Shooting clubs is one of those phases that a lot of photographers go through when they start out. It’s almost like a right of passage. It comes after you buy you first DSLR and you’re done with shooting flowers, cats, dogs and you’re family barbecues. It comes when you’re DJ or Promoter friend asks you for a favor and you think, “What the hell” lets give it a shot. You start learning about speed lights balancing the exposure between the ambient and the flash. You may then venture into off camera flash and remote triggers and now you really think you’re pushing the envelope. Some other promoter/DJ starts to like your photos and asks you to shoot photos at his club and you think, “Hey, let me charge this guy”, but instead he offers you free entry and a couple of drinks. Now, this is the probably the point where you start realizing that photographers are a dime a dozen and all of them have a similar style and there’s not really much innovation and creativity happening in the field. At least around you’re geographical areas.

Now you’re at the crossroads. Should you go down this path and see where it leads or should you turn back focus your efforts elsewhere. My advice is to go down that path. Take that first opportunity with free entry and a couple of drinks. This opportunity is your access to a crowd of people that will potentially see your work. This crowd of people will include models, make up artists, stylists, and other artists you can collaborate with and learn from. This crowd of people probably has your next crew of likeminded individuals that you’ll partner up with and potentially even start a business with.

After a couple of months you’ll find that you’ve got a few steady paying gigs and different clubs on different nights of the week. You’ll start getting bored of the same style you’ve been doing and decide to really dig for inspiration. At this point, here’s another piece of advice; look at what everyone’s doing around your area and DON’T DO THE SAME THING. In Dubai, someone came up with an idea of attaching an LED strip to a hoola hoop with a battery and an on/off switch to create a gigantic ring light. The result was beautiful and I applaud the person that came up with it. However, every other photographer started doing it, which resulted in all the photos from all clubs looking exactly the same. You couldn’t tell which photographer it was, even worse, you couldn’t even tell which club it was!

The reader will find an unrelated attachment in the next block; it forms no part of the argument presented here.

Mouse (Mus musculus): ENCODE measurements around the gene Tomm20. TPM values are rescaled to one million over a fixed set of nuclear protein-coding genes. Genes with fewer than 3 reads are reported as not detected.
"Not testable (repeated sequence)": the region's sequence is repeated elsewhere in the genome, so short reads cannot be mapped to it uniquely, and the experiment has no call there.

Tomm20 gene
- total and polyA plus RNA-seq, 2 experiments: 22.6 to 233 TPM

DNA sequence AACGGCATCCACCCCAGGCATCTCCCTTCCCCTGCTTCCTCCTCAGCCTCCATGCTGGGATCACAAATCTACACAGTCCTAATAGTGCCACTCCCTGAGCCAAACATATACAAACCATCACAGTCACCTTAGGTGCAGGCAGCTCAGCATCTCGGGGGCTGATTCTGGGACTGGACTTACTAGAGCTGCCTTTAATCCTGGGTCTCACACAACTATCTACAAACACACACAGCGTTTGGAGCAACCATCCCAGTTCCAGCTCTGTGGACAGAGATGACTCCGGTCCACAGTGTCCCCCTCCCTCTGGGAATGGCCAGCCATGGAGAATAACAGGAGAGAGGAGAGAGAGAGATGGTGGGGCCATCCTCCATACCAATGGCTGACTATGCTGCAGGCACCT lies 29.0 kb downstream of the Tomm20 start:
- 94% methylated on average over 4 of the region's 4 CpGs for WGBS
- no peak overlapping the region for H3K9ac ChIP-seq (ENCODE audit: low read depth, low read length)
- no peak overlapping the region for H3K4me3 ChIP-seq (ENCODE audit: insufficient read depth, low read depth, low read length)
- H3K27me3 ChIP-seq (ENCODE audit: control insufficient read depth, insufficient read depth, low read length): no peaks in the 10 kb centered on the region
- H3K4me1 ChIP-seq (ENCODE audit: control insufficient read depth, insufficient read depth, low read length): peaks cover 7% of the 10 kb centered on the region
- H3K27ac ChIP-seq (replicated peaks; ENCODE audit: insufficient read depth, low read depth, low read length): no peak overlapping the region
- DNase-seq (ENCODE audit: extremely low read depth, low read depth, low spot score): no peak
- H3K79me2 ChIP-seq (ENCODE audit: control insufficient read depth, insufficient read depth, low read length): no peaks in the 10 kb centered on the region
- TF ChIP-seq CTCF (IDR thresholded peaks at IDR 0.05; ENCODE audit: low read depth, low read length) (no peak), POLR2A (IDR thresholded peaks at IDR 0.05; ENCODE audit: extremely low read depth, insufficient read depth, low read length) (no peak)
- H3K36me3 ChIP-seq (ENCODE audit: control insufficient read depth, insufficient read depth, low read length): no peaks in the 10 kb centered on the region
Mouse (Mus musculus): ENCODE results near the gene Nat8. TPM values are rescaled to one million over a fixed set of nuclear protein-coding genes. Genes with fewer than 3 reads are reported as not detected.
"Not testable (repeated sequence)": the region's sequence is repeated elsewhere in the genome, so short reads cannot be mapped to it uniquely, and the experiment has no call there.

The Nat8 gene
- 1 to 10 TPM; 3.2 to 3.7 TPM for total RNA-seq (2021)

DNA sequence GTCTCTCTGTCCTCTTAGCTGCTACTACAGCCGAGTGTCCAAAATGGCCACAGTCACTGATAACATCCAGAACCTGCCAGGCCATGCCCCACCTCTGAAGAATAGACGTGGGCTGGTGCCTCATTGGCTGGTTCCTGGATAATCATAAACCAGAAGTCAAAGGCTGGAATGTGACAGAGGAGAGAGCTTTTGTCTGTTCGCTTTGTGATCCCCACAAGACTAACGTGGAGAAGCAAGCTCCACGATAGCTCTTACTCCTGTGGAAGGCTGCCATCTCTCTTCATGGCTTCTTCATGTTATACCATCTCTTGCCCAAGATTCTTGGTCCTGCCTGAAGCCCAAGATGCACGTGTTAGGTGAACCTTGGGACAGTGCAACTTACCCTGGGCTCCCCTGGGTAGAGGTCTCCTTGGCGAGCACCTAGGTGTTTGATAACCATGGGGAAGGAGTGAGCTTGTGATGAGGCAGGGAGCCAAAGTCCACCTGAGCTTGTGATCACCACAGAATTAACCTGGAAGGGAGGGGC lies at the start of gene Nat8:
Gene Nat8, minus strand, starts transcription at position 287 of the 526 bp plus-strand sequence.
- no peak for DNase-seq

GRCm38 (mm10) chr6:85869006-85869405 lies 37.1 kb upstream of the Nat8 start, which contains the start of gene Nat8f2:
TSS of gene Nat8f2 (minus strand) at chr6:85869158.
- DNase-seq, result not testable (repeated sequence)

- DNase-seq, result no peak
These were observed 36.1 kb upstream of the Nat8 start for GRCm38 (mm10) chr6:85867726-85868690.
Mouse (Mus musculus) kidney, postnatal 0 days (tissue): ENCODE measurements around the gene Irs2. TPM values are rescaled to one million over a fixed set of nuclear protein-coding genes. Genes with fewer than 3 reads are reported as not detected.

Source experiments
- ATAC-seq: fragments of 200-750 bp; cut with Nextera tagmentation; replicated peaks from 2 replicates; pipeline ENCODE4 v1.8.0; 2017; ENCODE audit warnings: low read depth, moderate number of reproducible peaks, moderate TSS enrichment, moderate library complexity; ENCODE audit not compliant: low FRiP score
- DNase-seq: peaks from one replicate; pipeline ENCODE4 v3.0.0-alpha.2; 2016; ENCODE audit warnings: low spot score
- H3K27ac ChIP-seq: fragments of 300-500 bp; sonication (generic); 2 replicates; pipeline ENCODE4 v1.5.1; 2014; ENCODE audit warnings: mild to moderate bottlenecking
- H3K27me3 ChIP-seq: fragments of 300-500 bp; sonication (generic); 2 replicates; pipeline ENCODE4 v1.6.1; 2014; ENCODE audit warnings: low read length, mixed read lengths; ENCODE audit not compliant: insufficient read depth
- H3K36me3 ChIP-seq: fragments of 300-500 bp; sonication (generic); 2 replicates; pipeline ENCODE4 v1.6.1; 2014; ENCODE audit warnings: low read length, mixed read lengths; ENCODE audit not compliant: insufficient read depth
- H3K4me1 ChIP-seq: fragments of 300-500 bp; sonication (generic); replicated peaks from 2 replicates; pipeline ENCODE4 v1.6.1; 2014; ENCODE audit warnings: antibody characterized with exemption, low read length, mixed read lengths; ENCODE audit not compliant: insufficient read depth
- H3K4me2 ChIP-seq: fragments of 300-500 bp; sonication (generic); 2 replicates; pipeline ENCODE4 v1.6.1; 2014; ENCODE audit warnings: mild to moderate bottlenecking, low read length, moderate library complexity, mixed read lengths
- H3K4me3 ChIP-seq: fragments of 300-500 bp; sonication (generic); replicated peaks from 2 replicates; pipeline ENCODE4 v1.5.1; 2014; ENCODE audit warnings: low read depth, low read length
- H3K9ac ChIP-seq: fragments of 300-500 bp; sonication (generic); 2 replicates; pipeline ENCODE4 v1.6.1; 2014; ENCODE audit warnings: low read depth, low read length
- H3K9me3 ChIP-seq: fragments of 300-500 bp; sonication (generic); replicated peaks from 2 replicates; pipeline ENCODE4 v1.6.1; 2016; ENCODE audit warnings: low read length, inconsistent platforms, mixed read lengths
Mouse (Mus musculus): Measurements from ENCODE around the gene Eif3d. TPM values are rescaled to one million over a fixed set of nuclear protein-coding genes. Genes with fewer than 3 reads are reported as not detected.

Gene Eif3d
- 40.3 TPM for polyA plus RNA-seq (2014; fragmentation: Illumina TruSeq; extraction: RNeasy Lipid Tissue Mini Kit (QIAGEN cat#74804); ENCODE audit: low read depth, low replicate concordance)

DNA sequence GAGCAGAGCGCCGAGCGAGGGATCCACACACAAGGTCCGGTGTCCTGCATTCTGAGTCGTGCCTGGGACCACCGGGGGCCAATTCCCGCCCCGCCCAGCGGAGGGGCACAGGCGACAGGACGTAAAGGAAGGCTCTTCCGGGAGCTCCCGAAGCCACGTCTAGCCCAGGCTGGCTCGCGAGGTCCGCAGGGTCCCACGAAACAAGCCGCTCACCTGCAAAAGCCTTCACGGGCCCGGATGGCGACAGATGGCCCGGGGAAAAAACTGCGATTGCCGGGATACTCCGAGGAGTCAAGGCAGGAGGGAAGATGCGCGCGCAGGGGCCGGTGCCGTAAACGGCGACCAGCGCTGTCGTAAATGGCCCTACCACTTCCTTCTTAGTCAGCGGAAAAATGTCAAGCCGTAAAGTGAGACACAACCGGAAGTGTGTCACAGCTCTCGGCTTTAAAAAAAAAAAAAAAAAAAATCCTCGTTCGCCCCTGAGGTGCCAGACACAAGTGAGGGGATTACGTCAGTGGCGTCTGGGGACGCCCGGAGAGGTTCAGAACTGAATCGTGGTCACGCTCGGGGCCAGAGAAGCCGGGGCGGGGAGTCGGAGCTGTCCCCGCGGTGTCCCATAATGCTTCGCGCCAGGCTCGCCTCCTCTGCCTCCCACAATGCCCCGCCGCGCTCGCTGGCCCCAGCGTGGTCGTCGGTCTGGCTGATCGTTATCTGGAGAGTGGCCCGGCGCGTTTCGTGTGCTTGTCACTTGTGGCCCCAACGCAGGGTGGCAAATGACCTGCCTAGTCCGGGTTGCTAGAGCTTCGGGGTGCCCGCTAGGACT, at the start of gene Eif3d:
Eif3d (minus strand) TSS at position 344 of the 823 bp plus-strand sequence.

For me, this was around the time I re-connected with an old friend of mine called Ariya Behjat, one of California and, frankly, one of EDM’s (Electronic Dance Music) most accomplished photographers. We grew up in the same city (Abu Dhabi) so when he came back to visit one day he started to mentor me. My style changed completely from that point on and that’s when I had my big break. I got hired as the resident photographer in the country’s largest club. I had developed a style unique enough among my peers that some of the top clubs even asked me to be exclusive to them. I declined.

Side Note: My style was unique where I was from, however, it was so close to Ariya’s style that we almost had a falling out because of it. We’re cool now though, and planning a few collaborations. Stay tuned.

If you’ve gotten this far you’re probably thinking, “Where does Fujifilm come in”. Well, this was my second break. I had branched out into portraits and products and just about every other type of photography and my Fujfilm X-T1 (at the time) was my go to camera. I would only use my Canon 5D Mark III for clubs because of the IR assist beam on my flash trigger. This is probably the only shortcoming (for nightlife) that Fujifilm continues to have; the lack of support for triggers with IR assist beams. One day, after 250,000 clicks, the shutter died on my Mark III and the dealership was going to take 2 weeks to fix it. All I had was my humble X-T1, however, I always advocate that the camera doesn’t make the photographer so I thought, “You know what, challenge accepted”. This lack of speedy autofocus lead me to learn about things like “hyper focal distance” and “circle of confusion”. If this sounds gibberish to you then look it up, it will open your eyes to what matters and what doesn’t. I learned that conveying an emotion doesn’t mean that you have to conform to the publics’ standards of tack sharp focus and noise free images. I had finally developed a style that I can call my own.

Some of my favorite images captured on both the X-T1 and X-T2 are in this article. It was the fact that these cameras forced me to shoot in a way so different than everyone else who had Canons and Nikons that contributed to producing a unique style.

Do reach out to me and let me know what you think and ask me any questions you have. I’ll be happy to help. My info is below:

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